Afro-Brazilian Candomblé, the worship of the West African deities which spread around Brazil as a consequence of the Atlantic Slave Trade, is often described by its followers and by the anthropologists who studied it as a “religion of nature”. Indeed, Candomblé deities (called orixás) are closely associated with natural elements in the landscape; but they are also associated with human temperaments and with different stages of life and matter. In the attempt to problematize and understand what kind of “nature” is implied in this context, I will analyse the sacred artefacts that constitute a central part of the ritual practice, the so called assentamentos.
The rules of fabrication of these mysterious factishes, using Latour’s neologism, are often surrounded by secrecy and sacredness as they constitute the physical “bodies” and “mouths” of the orixás where sacrifices and offerings are performed. Involving animal blood, vegetable substances, and other materials like wood, iron or copper in the making, the assentamentos are made by humans as a means of condensing and manipulating axé, the sacred force that is infused in natural elements. Trying to escape the colonial narrative that long described these practices as “fetishism”, I would argue that these artefacts can be understood as powerful “technological” devices and channels of communication between the visible and the invisible world. Moreover, these receptacles mirror both the deity and the heads of the novices who undergo the initiation ritual, which starts a lifelong bond between the orixá, the artefact, and the human.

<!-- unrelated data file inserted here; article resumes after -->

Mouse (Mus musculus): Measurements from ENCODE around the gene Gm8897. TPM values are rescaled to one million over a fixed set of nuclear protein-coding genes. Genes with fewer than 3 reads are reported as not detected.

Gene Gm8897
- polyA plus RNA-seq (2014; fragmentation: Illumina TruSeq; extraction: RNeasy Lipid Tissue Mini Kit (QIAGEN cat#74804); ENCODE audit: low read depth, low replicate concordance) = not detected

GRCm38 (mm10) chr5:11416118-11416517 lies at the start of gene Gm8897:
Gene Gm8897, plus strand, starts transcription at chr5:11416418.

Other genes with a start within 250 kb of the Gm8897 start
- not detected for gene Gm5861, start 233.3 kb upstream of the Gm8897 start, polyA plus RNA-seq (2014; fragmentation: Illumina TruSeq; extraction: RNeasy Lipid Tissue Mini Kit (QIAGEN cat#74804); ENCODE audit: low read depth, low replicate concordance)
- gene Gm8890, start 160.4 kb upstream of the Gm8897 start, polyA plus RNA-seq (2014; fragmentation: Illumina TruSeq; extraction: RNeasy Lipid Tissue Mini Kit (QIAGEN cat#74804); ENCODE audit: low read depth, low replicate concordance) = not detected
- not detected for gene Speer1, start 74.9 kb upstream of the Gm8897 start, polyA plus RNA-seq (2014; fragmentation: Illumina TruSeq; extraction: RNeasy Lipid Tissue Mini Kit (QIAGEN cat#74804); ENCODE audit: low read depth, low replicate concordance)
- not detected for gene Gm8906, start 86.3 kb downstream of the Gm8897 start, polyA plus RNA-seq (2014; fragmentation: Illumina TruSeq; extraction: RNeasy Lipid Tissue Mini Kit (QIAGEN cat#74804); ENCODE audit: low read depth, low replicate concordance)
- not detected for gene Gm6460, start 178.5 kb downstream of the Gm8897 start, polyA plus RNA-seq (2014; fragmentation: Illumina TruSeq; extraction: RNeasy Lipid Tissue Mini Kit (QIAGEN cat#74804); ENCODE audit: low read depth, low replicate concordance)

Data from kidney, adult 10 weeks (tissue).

Using Haraway’s metaphor of the cyborg, I analyse how these artefacts transcend and challenge the dichotomies of Western thought. Being it at the same time alive and inert, natural and technological, human and animal, infused with life force and mere vessel, the assentamento subverts these categories and sheds a light on the ways in which humans, gods, animals and elements of the landscape are made and perceived.
Giovanna Capponi is trained as a social anthropologist with a particular interest in human-environment relation, human-animal studies, cultural and historical ecology and ‘natureculture’. During her PhD at the University of Roehampton (London), she conducted extensive multi-sited (Italy and Brazil) fieldwork looking at animal sacrificial practices and perception of the environment in Afro-Brazilian Candomblé, developing her own perspectives in the fields of anthropology of ritual, material culture and human-animal studies. She worked within the AHRC-funded “Cultural and Scientific Perception of Human-Chicken Interaction” interdisciplinary project, which brought together researchers in different fields to study the significance of fowls in human cultures through history and in the present days. In 2018, she passed her viva voce with no corrections. At CEFRES/Charles University (Prague) she is starting second fieldwork as a postdoctoral researcher within the TANDEM “Bewildering Boar” project, focusing on the management of wild boars in the Central Apennine in Italy.